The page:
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NATIONAL
April 25, 2012 | By Michael Muskal
A string of bank robberies, carried out by people disguised in traditional Islamic woman's garb, has prompted concerns among religious, government and law enforcement officials in the Philadelphia area. The robberies, at least five since December, were carried out by people wearing full-length robes and veils to hide the hair and part of the face, according to some surveillance tapes broadcast by local stations in Philadelphia. Muslim leaders fear use of the disguises could put Muslim women in danger or make them objects of scrutiny.
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WORLD
April 13, 2013 | By Emily Alpert
When topless protesters decided to take aim at Islamism, some Muslim women fired back. “Nudity DOES NOT liberate me -- and I DO NOT need saving,” one wrote on a sign, held up to the camera in an image posted on Twitter. A furious debate broke out in the blogosphere after radical feminist group Femen launched its “Topless Jihad” last week for Amina Tyler, a Tunisian woman who faced threats after sharing a topless photo of herself online. Tyler, 19,  had written “My body is mine, not somebody's honor" across her chest in Arabic in solidarity with Femen, a Kiev, Ukraine-based group known for topless protests.
NATIONAL
June 19, 2008 | From the Chicago Tribune
Hebba Aref was in the running to appear on stage at a campaign event for Barack Obama the other day when a volunteer learned that Aref, a Muslim, would be wearing a head scarf. That's when the invitation to appear behind the Democratic presidential candidate for the television cameras suddenly evaporated, with a volunteer for the Obama campaign citing politics as the reason. "This is not meant to be any slam on Obama," said Sharif Aref, Hebba Aref's brother, who attended the rally with her.
OPINION
August 25, 2002
Re "Women Must Be Freed From Koranic Brutalities," Commentary, Aug. 21: Kudos to Frida Ghitis for calling a spade a spade! In defense of his modernization efforts in Turkey, Kemal Ataturk made a prescient observation nearly a century ago. He said that as long as Islamic societies continued to deny their women basic rights, such as social emancipation, equal opportunities in education and, most important, complete equality under the law, generations of...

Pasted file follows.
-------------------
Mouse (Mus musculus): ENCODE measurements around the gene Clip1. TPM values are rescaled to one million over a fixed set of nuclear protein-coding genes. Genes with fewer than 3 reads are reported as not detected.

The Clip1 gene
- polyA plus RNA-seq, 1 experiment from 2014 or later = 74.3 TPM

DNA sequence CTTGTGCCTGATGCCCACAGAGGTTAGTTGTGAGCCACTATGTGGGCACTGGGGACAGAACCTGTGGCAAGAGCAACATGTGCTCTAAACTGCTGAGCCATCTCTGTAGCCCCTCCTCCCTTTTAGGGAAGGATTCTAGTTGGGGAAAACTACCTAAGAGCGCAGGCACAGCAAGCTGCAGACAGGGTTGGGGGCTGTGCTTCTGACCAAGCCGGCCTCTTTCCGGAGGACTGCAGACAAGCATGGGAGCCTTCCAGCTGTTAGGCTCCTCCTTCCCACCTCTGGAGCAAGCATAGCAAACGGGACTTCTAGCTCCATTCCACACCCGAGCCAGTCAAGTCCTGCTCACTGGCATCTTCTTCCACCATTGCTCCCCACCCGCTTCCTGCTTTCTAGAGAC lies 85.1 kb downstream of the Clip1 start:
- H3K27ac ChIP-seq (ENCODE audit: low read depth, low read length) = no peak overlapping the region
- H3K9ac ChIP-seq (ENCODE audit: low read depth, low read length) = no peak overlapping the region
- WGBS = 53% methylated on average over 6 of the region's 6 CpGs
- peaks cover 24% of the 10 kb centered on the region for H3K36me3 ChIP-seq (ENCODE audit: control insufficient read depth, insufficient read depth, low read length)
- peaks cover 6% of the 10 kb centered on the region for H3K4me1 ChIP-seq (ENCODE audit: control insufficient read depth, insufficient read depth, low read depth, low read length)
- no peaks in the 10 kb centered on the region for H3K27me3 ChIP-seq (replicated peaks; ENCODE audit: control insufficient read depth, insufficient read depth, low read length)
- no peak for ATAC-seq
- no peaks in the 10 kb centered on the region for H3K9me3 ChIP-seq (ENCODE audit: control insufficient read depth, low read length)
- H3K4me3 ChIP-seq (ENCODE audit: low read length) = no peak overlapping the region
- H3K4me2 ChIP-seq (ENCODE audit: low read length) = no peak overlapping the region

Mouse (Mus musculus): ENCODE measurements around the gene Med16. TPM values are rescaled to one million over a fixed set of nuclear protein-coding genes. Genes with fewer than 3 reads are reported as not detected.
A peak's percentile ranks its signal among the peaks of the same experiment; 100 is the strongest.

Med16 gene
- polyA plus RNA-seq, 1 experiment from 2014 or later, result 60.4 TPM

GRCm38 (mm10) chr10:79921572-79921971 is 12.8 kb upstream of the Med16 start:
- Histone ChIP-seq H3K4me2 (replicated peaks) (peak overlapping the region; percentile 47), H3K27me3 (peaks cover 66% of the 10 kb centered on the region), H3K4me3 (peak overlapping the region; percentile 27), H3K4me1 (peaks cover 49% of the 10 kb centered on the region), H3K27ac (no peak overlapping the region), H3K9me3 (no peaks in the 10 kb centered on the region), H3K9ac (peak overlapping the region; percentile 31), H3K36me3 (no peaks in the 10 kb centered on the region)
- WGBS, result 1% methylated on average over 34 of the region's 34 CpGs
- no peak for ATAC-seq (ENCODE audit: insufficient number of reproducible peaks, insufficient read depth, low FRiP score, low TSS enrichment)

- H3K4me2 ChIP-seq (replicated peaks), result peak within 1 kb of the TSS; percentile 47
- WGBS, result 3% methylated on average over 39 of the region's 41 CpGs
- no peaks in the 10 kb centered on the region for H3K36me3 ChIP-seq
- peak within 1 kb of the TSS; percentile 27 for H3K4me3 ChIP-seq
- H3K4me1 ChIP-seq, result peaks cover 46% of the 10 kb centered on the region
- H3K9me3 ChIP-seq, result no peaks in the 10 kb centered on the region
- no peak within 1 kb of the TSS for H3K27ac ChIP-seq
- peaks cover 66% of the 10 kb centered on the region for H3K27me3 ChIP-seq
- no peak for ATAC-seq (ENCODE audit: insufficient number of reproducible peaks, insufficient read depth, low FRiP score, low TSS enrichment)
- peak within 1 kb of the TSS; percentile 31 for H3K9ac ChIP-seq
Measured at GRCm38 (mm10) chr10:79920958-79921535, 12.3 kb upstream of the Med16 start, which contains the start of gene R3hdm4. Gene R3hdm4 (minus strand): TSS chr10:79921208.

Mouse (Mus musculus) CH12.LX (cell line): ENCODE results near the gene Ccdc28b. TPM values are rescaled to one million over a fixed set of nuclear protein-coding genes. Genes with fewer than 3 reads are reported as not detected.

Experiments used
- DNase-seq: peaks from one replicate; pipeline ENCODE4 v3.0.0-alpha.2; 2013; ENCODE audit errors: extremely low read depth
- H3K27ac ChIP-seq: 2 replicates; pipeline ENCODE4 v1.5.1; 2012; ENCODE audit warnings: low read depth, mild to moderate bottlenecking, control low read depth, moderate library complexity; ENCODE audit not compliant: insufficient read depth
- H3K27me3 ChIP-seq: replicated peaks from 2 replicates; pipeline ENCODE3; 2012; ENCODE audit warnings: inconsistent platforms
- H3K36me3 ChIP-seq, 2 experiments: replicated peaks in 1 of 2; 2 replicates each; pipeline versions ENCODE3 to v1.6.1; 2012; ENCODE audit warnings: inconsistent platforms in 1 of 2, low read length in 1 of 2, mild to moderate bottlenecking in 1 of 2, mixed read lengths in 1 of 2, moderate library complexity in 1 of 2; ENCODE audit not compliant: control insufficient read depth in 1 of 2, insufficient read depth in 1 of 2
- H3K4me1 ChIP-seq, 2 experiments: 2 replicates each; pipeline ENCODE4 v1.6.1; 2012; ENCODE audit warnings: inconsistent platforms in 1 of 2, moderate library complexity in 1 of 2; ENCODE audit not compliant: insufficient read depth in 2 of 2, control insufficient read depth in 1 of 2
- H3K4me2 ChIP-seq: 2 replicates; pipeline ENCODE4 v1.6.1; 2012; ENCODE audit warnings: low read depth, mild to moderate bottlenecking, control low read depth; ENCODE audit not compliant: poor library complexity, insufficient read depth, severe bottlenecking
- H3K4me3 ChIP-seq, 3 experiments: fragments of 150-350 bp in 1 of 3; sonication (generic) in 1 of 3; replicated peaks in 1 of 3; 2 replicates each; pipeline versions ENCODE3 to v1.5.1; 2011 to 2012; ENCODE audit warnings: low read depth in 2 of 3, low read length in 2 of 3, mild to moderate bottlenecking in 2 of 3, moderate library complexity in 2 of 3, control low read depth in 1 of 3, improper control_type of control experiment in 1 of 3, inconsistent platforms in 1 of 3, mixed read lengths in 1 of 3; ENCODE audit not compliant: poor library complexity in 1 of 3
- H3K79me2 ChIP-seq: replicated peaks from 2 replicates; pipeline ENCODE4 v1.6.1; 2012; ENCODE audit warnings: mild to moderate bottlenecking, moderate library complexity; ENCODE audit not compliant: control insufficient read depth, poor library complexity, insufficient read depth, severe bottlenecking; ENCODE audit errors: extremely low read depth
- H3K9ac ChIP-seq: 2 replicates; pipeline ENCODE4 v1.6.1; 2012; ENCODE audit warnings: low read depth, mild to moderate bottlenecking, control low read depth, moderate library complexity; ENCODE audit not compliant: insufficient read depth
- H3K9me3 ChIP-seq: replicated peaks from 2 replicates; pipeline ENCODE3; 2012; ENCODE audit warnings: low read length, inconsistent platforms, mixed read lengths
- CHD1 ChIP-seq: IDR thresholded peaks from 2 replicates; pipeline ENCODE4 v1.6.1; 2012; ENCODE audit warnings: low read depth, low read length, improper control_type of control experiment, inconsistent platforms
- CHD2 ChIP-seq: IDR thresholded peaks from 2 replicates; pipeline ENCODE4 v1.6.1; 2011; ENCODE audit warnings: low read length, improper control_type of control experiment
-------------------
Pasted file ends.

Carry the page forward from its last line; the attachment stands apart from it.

CALIFORNIA | LOCAL
May 8, 2011 | By Mike Anton, Los Angeles Times
The sounds of Helen Reddy's 1972 anthem to the women's liberation movement, "I Am Woman," filled the Irvine hotel ballroom where several hundred participants gathered Saturday for the American Muslim Women's Empowerment Conference. The song selection was fitting because the message speakers gave was basically the same as it was four decades ago: Know your rights, and exercise them. But there was an added twist: By standing up for their rights inside and outside the home, American Muslim women can be a force against religious and political extremism.
NEWS
May 28, 1996 | From Times Wire Reports
A mob of about 250 Bosnian Serbs stoned a busload of Muslim women trying to enter Serb-held land to plant a tree of peace where some of the war's worst atrocities occurred, a NATO spokesman said. Two women were reportedly injured slightly in the attempt to enter the town of Kozarac in the Prijedor area of northwestern Bosnia, where Serbs drove out Muslims and Croats with particular ferocity during the 3 1/2-year war.
CALIFORNIA | LOCAL
April 12, 1995
Muslim women in America are constantly confronted with images from other countries: from the Middle East, a rise in "honor killings" of Arab Muslim women who have had sex outside marriage, of harassment of women dressing in Western styles in Algeria, of women refused the right to drive in Saudi Arabia. Such images confuse cultural issues with the Muslim religion, say immigrant and American-born Muslim women. They talked with JAMES BLAIR about their experiences.
OPINION
September 18, 2005 | Omar Sacirbey, Omar Sacirbey is an Alicia Patterson Foundation fellow.
NADA SELAMEH doesn't hold back her opinions on the American media. "I don't like the way they represent us," she said. They make the American public attack us. What upsets me is the way they portray Muslim women as being oppressed by their men." Before 9/11, Selameh never wore a hijab, the head scarf some Muslim women wear as an expression of modesty. But when dusty burkas became the defining image of Muslim women during the war in Afghanistan, the native of Dearborn, Mich.
TRAVEL
October 28, 2001 | SUSAN SPANO, TIMES TRAVEL WRITER
Hejab is the covering worn by Muslim women--the veils and scarves, long coats and body-concealing robes. In different places it takes different forms, because the Koran's instruction that women dress modestly is interpreted in various ways. Even the question of whether men and women are equal is open to debate among Muslims, says Leila Ahmed, a professor of women's studies in religion at Harvard Divinity School. "Look at the diversity in the way Islamic women are treated," Ahmed says.
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